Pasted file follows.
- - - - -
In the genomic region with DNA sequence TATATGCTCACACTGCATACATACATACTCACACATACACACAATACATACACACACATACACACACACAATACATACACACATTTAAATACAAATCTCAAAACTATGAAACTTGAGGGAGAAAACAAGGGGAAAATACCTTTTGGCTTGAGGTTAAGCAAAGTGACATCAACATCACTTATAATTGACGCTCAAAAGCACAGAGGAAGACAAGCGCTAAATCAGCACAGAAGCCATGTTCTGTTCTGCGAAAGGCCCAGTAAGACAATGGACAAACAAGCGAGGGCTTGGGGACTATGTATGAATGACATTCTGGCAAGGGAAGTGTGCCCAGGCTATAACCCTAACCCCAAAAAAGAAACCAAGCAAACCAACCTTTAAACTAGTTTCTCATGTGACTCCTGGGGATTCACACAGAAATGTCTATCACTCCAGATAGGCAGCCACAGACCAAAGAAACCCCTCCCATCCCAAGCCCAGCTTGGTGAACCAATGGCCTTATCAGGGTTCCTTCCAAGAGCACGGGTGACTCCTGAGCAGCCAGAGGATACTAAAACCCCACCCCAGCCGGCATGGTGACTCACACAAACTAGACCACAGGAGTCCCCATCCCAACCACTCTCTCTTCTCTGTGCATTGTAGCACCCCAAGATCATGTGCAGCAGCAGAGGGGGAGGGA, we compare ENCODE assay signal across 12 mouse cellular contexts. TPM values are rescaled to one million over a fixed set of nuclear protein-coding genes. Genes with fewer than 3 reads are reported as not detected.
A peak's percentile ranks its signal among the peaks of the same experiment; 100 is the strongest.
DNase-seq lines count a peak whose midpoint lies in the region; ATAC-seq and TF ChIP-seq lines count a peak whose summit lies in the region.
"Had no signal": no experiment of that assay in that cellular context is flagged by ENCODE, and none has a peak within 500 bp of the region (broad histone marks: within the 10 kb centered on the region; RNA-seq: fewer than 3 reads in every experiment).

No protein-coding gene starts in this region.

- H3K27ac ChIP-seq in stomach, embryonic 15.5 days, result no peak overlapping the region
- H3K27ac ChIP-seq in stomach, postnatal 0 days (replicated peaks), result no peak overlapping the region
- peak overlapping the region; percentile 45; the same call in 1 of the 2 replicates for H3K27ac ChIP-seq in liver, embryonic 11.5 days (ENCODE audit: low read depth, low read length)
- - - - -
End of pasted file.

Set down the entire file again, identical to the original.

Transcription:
In the genomic region with DNA sequence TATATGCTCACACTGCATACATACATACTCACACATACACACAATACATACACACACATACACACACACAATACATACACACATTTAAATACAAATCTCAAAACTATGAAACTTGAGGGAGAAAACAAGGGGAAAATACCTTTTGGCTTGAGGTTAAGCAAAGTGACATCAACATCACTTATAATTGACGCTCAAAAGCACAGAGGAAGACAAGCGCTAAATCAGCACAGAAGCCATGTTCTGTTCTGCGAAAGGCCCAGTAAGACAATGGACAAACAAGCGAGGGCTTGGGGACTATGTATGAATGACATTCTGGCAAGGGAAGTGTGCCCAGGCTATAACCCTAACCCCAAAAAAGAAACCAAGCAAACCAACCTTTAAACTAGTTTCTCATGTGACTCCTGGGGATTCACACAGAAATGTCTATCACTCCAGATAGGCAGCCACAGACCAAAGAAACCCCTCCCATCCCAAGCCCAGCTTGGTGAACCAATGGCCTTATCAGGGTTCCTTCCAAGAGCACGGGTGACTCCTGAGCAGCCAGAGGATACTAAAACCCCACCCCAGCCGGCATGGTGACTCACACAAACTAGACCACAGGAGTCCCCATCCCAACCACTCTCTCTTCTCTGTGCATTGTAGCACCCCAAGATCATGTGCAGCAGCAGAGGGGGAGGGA, we compare ENCODE assay signal across 12 mouse cellular contexts. TPM values are rescaled to one million over a fixed set of nuclear protein-coding genes. Genes with fewer than 3 reads are reported as not detected.
A peak's percentile ranks its signal among the peaks of the same experiment; 100 is the strongest.
DNase-seq lines count a peak whose midpoint lies in the region; ATAC-seq and TF ChIP-seq lines count a peak whose summit lies in the region.
"Had no signal": no experiment of that assay in that cellular context is flagged by ENCODE, and none has a peak within 500 bp of the region (broad histone marks: within the 10 kb centered on the region; RNA-seq: fewer than 3 reads in every experiment).

No protein-coding gene starts in this region.

- H3K27ac ChIP-seq in stomach, embryonic 15.5 days, result no peak overlapping the region
- H3K27ac ChIP-seq in stomach, postnatal 0 days (replicated peaks), result no peak overlapping the region
- peak overlapping the region; percentile 45; the same call in 1 of the 2 replicates for H3K27ac ChIP-seq in liver, embryonic 11.5 days (ENCODE audit: low read depth, low read length)